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WOMEN DON’T HAVE TO BE VICTIMS WITH A TEMPORARY CONCEALED PERMIT

25 October 2017 by Online Carry Training

A total of 85 percent of domestic violence victims are women, according to the National Coalition Against Domestic Violence website.  Seventy-six percent of stalking victims are female, according to the National Center for Victims of Crime.

In Tennesee, 45-year-old Stephen Delauter and his wife, Lee Ann, 33 had a history of violent fights. Stephen was an abusive husband that had been arrested for domestic assault against Lee Ann in September 2016, and there was an active order of protection prohibiting him from contacting her.

Stephen chose to ignore that order of protection. Last weekend, he parked his car half a mile away from Lee Ann’s home. He then walked over to the house, broke in and assaulted her with a knife. He also fired multiple rounds at her with his semi-auto.

Fortunately, Lee Ann keeps a firearm in her bedroom. She managed to grab it and return fire, shooting Stephen. He was pronounced dead at the scene.

In another incident in Santa Clara County, CA, William Brady III,  an armed stalker, got a big surprise after breaking into the home of the woman he was targeting.  

Brady walked up to the Los Altos Hills home armed with a handgun last Friday. The woman called 911 to report that Brady was outside the home where she was staying with relatives, had a gun, and he had been stalking her. The woman was still on the phone when Brady broke into the home and opened fire on the woman and two other residents. One of the residents grabbed a handgun and fired back at Brady, hitting him multiple times. Brady fled the scene.

Police arrived and found Brady, wounded, outside the home. They also found his handgun. Brady was arrested on suspicion of attempted murder and transported to an area hospital.  The man who shot Brady, a relative of the woman, won’t face any charges.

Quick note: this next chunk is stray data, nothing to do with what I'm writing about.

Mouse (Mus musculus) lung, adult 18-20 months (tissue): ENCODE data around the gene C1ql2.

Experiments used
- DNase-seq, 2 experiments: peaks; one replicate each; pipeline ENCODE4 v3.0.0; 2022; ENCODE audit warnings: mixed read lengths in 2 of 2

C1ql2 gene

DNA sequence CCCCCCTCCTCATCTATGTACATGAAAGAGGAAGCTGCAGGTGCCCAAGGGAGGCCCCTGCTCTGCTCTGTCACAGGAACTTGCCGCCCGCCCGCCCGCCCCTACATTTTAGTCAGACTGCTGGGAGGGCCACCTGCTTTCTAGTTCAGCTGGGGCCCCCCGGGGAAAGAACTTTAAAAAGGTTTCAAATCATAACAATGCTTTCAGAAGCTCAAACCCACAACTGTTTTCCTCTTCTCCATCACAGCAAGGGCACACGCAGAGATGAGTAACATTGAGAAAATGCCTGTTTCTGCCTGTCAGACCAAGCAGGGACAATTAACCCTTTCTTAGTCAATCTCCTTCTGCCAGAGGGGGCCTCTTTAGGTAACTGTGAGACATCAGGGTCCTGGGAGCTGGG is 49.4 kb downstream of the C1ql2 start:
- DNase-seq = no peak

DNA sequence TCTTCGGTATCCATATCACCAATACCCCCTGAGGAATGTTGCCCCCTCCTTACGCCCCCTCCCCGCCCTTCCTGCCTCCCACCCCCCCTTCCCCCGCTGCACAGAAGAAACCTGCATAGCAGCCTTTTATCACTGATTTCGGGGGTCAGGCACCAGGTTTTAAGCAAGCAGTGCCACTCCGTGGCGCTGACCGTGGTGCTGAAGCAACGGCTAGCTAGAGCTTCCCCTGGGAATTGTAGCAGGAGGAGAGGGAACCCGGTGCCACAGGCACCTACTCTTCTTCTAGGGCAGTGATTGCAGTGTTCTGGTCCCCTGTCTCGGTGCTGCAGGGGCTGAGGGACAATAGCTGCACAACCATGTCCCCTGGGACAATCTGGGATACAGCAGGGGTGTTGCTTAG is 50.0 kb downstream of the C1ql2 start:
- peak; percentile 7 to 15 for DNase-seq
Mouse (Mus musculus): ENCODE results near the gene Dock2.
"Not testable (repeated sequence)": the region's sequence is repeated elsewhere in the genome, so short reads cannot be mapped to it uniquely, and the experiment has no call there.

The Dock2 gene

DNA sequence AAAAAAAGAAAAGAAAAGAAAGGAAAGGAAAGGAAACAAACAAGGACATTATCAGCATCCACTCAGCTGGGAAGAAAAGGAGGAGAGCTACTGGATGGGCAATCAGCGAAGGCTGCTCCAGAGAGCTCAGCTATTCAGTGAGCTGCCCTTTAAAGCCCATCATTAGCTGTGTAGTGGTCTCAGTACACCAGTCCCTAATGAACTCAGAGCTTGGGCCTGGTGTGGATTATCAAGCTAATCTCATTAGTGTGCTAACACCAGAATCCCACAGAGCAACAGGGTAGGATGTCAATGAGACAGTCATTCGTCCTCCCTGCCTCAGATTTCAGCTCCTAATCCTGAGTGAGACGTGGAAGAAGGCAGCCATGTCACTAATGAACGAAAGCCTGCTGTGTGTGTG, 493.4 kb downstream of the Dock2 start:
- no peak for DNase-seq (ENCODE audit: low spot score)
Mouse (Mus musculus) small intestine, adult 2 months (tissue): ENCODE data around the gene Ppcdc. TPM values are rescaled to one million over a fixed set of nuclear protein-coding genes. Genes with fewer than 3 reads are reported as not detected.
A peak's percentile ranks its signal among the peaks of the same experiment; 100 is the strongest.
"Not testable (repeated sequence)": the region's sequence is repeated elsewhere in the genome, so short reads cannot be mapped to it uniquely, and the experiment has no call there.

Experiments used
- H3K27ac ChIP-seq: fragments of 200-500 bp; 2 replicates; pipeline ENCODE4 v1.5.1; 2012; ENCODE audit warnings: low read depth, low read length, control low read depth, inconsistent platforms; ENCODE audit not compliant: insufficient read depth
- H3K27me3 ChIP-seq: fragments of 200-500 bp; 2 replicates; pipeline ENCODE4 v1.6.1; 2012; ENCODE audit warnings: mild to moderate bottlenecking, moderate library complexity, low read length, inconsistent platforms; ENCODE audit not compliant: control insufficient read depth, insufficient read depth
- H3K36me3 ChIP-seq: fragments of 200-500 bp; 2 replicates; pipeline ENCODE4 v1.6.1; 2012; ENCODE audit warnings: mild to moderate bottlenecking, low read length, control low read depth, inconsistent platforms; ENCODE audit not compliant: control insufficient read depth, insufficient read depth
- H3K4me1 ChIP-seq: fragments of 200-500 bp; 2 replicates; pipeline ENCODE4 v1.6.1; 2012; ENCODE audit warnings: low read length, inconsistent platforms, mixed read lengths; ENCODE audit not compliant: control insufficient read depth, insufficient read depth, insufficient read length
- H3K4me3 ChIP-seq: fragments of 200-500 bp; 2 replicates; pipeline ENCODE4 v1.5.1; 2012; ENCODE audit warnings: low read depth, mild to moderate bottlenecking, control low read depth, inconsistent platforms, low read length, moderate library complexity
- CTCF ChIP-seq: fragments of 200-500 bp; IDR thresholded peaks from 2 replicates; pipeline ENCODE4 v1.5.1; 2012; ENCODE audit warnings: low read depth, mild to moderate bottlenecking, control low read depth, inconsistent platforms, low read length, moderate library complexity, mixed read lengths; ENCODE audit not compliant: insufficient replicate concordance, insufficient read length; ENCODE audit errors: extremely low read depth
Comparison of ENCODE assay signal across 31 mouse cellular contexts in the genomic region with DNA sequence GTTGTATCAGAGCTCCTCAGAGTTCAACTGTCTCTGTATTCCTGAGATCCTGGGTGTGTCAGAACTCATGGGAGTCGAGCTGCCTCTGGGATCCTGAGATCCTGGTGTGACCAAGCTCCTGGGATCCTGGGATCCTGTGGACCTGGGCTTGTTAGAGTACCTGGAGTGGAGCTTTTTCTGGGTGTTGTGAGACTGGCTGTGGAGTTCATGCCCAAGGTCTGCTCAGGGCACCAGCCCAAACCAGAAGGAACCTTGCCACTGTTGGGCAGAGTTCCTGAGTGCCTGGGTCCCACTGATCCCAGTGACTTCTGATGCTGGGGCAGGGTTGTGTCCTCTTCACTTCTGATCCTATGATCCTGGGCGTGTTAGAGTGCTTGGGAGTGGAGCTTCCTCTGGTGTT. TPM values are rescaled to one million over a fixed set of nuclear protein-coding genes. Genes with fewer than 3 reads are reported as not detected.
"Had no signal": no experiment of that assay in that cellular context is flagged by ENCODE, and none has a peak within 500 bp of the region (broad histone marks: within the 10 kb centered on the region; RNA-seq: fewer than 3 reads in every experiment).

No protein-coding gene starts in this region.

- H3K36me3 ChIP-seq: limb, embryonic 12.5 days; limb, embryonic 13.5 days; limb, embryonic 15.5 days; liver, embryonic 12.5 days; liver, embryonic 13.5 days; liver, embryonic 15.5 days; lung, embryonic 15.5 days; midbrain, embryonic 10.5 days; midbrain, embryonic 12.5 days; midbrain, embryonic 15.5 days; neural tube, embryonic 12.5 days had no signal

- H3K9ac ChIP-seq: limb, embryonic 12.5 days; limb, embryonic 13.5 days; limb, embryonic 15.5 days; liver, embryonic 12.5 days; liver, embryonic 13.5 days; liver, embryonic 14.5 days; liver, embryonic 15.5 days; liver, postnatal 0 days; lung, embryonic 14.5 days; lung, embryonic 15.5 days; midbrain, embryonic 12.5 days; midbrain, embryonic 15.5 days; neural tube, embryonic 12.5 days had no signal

Women who are victims of domestic abuse and stalking victims often live in fear because they can’t control their own lives. They tip toe around their husbands or partners trying to do everything just right so they won’t upset them and tip off another round of abuse.  They may be forced to move, change jobs, change cars, avoid social contact in order to escape their stalker.

Women must be able to defend themselves. The most effective way of doing this is by using a gun. By the time the police arrive to enforce a restraining order, it is often too late. Many women become concealed carriers because they are in clear danger and are vulnerable.

In some states such as Michigan, Louisiana and Kentucky, domestic violence victims are already allowed to receive a temporary concealed weapons permit for 90 days under the current state law to help protect themselves.

Those who apply for the temporary permit must meet all of the same requirements as those who obtain a regular concealed carry permit. They must pass a background check, be photographed, pay a fee and attend a approved firearms training course.  The applications are fast tracked and usually approved within a few days assuming the applicant meets all of the requirements. Like the regular concealed carry permit, these temporary concealed weapons permits are reciprocal in the other U.S. states that recognize a regular concealed weapons permit from that issuing state.


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